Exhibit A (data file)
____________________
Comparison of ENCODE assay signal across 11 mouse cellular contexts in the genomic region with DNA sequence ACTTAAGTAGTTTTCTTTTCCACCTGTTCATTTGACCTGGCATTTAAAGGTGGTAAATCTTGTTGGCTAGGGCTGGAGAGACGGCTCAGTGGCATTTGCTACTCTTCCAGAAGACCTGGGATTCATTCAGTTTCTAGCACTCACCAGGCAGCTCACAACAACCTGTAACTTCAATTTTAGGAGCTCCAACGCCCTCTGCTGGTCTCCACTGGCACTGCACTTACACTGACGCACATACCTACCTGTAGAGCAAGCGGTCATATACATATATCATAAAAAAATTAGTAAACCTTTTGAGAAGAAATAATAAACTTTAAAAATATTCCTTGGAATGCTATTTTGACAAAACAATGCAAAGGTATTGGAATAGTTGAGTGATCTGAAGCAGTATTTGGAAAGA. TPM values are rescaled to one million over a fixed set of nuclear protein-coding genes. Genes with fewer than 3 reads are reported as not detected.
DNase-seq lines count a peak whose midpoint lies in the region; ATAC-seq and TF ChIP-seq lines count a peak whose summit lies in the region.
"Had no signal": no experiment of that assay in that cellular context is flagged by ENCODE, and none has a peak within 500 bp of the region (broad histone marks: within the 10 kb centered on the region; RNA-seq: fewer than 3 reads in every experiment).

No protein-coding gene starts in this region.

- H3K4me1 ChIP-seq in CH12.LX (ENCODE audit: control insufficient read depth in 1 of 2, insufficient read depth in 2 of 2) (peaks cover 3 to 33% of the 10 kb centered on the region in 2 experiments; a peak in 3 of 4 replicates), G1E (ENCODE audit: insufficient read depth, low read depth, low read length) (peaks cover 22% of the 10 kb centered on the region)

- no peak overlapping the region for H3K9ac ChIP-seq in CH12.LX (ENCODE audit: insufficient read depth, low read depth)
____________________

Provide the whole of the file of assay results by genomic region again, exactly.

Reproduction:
Comparison of ENCODE assay signal across 11 mouse cellular contexts in the genomic region with DNA sequence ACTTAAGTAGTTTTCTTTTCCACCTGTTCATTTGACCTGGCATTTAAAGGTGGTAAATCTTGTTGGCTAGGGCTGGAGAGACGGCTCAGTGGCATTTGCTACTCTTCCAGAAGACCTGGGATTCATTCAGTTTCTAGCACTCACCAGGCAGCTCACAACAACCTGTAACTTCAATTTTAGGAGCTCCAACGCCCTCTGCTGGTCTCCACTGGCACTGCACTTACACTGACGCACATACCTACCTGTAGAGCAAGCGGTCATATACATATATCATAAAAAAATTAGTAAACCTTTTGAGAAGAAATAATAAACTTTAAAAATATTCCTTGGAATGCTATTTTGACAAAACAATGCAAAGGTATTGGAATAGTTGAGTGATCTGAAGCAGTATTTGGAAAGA. TPM values are rescaled to one million over a fixed set of nuclear protein-coding genes. Genes with fewer than 3 reads are reported as not detected.
DNase-seq lines count a peak whose midpoint lies in the region; ATAC-seq and TF ChIP-seq lines count a peak whose summit lies in the region.
"Had no signal": no experiment of that assay in that cellular context is flagged by ENCODE, and none has a peak within 500 bp of the region (broad histone marks: within the 10 kb centered on the region; RNA-seq: fewer than 3 reads in every experiment).

No protein-coding gene starts in this region.

- H3K4me1 ChIP-seq in CH12.LX (ENCODE audit: control insufficient read depth in 1 of 2, insufficient read depth in 2 of 2) (peaks cover 3 to 33% of the 10 kb centered on the region in 2 experiments; a peak in 3 of 4 replicates), G1E (ENCODE audit: insufficient read depth, low read depth, low read length) (peaks cover 22% of the 10 kb centered on the region)

- no peak overlapping the region for H3K9ac ChIP-seq in CH12.LX (ENCODE audit: insufficient read depth, low read depth)